poison

Speakeasy Science

Tag archives for poison

What lies below

Recently, at events for my book, I sometimes find myself describing the gas carbon monoxide as a favorite poison. “It’s just so efficient,” I’ll joke. “And I like things that work.” In an academic sense, I do respectfully admire carbon monoxide’s simplicity (a carbon atom + an oxygen atom) and the way such basic chemical…

Firedamp

The old mining term for explosive gases in coal mines is “firedamp”. It seems illogical – I mean, a damp fire? – until you realize that it comes from the German word “dampf” for vapors. There are other “damps” in mining terminology – “afterdamp”, for instance, refers to the poisonous gas carbon monoxide, which tends…

The Methane Calculation

Almost 200 years ago, methane gas ignited in a coal mine in England, setting off an explosion that killed 92 miners. These were not miners as we think of them today – in the pre-child-labor-law world almost half were children, as young as eight years old. So that one can make an argument – regarding…

The moonshine murderer

A few days ago, I wrote about the lessons I’d learned while a young journalist in North Georgia on how to safely drink illegal alcohol (Moonshine Days). Probably because I had moonshine on my mind, I ended sharing stories about it with family and friends during a recent visit to the state. Just to let…

A couple days ago, I wrote a post (Tyger, Tyger, Copper, Copper) about the theory that the late, great British poet William Blake (1757-1827) and been killed by copper poisoning due to years of acid-etching copper plates as a print maker. One chemist promptly wrote to raise the possibility that it might instead have been…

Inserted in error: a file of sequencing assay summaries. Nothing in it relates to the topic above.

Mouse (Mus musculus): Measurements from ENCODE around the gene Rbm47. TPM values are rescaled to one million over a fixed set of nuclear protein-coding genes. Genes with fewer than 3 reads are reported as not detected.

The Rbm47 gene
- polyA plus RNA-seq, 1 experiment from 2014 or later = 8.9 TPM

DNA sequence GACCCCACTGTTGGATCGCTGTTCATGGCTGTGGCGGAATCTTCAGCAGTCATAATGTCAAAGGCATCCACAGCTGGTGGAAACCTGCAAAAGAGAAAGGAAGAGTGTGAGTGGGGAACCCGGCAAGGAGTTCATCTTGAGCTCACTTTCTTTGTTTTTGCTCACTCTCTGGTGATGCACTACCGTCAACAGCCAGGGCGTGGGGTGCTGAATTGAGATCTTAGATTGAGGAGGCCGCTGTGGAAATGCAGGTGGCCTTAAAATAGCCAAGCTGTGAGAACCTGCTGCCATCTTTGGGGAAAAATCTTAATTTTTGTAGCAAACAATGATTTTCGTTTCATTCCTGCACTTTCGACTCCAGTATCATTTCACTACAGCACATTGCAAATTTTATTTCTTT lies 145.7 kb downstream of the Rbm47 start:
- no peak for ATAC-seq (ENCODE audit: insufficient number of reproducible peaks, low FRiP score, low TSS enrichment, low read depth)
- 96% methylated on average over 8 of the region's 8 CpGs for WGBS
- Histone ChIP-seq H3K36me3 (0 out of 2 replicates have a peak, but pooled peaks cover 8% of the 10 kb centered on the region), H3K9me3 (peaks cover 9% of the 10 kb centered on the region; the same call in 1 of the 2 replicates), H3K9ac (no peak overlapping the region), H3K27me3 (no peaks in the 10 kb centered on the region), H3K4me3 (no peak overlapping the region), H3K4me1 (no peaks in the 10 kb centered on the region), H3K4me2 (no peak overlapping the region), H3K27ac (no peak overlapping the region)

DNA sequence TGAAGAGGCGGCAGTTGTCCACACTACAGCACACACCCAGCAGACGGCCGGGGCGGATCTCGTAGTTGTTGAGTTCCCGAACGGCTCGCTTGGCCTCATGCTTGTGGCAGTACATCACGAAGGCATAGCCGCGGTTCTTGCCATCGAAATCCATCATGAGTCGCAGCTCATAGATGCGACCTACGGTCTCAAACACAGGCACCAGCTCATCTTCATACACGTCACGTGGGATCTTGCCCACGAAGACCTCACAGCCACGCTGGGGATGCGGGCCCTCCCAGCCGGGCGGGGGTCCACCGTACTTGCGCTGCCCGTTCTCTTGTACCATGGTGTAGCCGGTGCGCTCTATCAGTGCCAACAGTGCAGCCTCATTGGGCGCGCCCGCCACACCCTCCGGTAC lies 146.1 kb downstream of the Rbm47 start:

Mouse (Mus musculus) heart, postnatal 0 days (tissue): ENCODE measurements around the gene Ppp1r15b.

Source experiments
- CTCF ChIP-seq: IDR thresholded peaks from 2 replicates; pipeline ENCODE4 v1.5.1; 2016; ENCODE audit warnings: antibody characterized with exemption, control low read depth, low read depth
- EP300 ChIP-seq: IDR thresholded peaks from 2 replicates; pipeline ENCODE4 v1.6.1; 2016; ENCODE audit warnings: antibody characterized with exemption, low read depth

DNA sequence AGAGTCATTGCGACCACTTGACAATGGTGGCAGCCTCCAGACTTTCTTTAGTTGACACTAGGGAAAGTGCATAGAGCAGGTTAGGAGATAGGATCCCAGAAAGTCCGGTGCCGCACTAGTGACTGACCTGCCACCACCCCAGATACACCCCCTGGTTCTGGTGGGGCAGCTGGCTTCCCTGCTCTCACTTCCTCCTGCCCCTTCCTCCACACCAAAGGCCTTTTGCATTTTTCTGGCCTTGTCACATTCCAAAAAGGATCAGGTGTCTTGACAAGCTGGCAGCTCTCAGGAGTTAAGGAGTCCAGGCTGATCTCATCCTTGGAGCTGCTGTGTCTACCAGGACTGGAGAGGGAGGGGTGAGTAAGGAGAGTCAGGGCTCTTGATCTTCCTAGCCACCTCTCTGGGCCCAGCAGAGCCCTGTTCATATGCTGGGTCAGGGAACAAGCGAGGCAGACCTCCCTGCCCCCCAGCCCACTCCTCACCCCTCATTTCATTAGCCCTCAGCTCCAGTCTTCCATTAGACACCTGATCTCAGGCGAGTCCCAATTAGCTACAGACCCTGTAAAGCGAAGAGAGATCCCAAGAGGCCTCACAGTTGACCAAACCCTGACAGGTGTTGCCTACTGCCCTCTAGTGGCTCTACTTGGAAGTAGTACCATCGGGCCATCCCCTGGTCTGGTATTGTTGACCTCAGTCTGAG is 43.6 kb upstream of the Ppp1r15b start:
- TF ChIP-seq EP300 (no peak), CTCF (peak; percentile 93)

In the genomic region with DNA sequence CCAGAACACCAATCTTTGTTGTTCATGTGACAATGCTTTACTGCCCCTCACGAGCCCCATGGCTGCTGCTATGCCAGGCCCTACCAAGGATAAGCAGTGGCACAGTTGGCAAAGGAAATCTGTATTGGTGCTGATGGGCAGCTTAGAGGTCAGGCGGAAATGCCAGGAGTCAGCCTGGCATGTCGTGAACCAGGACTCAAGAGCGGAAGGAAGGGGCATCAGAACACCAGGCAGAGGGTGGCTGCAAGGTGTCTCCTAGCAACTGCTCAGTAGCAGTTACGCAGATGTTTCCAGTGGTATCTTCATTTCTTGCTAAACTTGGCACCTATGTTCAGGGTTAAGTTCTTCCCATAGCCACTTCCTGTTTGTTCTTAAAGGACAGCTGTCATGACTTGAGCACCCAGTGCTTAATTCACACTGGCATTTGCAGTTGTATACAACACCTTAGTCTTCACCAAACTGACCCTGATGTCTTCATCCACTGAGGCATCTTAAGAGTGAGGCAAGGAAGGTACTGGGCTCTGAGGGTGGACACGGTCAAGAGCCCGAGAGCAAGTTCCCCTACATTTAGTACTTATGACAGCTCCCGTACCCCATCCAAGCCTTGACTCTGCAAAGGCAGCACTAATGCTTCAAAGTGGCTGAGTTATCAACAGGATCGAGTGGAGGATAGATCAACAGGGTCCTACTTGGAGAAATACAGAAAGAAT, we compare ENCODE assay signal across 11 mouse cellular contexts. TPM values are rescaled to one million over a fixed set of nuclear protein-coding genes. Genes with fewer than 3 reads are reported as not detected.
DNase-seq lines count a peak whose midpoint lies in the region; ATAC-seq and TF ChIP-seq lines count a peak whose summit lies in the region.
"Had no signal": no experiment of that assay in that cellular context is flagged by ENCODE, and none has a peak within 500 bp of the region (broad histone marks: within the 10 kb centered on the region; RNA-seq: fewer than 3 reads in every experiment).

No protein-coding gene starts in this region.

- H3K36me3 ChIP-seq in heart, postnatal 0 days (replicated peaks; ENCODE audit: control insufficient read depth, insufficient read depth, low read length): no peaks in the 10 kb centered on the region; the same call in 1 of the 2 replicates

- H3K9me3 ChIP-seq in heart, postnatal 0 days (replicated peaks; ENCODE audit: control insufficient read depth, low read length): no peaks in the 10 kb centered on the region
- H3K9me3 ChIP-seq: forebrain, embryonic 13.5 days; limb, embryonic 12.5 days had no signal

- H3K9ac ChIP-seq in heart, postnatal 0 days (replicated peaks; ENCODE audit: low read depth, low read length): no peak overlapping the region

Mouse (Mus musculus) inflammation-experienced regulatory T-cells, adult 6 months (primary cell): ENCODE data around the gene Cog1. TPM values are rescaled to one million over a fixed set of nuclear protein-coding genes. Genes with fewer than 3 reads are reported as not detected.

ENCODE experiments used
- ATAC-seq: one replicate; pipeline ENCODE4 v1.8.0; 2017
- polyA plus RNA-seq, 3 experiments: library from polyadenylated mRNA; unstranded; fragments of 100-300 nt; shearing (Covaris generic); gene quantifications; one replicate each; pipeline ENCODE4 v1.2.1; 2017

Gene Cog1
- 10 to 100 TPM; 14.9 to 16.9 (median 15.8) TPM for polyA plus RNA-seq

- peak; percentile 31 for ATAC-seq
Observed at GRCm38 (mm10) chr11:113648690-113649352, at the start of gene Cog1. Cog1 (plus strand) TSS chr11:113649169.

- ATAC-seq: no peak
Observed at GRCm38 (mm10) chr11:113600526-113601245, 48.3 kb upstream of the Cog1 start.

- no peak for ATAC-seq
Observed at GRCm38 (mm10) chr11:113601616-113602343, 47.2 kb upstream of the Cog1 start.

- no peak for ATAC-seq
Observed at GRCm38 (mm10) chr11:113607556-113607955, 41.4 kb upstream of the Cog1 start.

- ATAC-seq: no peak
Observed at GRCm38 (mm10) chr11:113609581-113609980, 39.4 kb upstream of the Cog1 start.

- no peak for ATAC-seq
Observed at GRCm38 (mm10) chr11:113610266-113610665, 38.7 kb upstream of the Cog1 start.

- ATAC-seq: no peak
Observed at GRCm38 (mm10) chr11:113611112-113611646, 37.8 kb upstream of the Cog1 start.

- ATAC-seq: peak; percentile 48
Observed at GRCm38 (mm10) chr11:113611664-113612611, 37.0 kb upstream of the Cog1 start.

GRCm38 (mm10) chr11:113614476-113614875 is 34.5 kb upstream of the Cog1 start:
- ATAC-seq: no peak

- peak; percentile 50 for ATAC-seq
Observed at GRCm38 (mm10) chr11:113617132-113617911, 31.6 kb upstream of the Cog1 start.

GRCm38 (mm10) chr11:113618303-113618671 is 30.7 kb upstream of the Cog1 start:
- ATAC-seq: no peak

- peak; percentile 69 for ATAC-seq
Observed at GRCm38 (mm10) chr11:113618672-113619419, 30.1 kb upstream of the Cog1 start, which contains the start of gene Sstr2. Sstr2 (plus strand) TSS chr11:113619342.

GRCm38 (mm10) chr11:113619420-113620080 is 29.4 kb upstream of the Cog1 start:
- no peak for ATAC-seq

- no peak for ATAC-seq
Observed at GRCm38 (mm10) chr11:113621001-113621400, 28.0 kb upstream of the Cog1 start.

Moonshine Days

My first job out of college, I was a police reporter for a small newspaper in North Georgia, situated in rolling foothills of the southern Appalachian mountains. Moonshine country, in fact. I was hardly a month on the job when agents at the local office of the federal government’s Alcohol, Tobacco and Firearms (ATF) offered…

Tyger, Tyger, Copper, Copper

Tyger! Tyger! burning bright In the forests of the night, What immortal hand or eye Could frame thy fearful symmetry? William Blake, the brilliant British poet, published “The Tyger” in 1794 and it’s always been one of my favorite poems. I studied him during a brief period when I thought I might want to be…

Lilies Not So Peaceful

I find it ironic – okay, I find it slightly hilarious – that the house plant which results in the most calls to poison control centers is called the Peace Lily. Next on the list is Pokeweed – which people have a bad habit of mistaking for other edible wild plants – followed by two…

National Poison Prevention Week

Let me begin with a confession: until I researched and wrote a book about poisons, The Poisoner’s Handbook, I never paid too much attention to National Poison Prevention Week. Like most of us, I was just too comfortable with our chemical culture, the toxic compounds that we use daily to clean our sinks and counters,…

When I was eight years old, my sister and I discovered that a small tree in our Louisiana backyard was dropping some thickly shelled nuts into the grass. We lovedĀ  eating fallen nuts; an enormous pecan tree carpeted the front yard with them every summer. But these were different – rounder and fatter. Curious, we…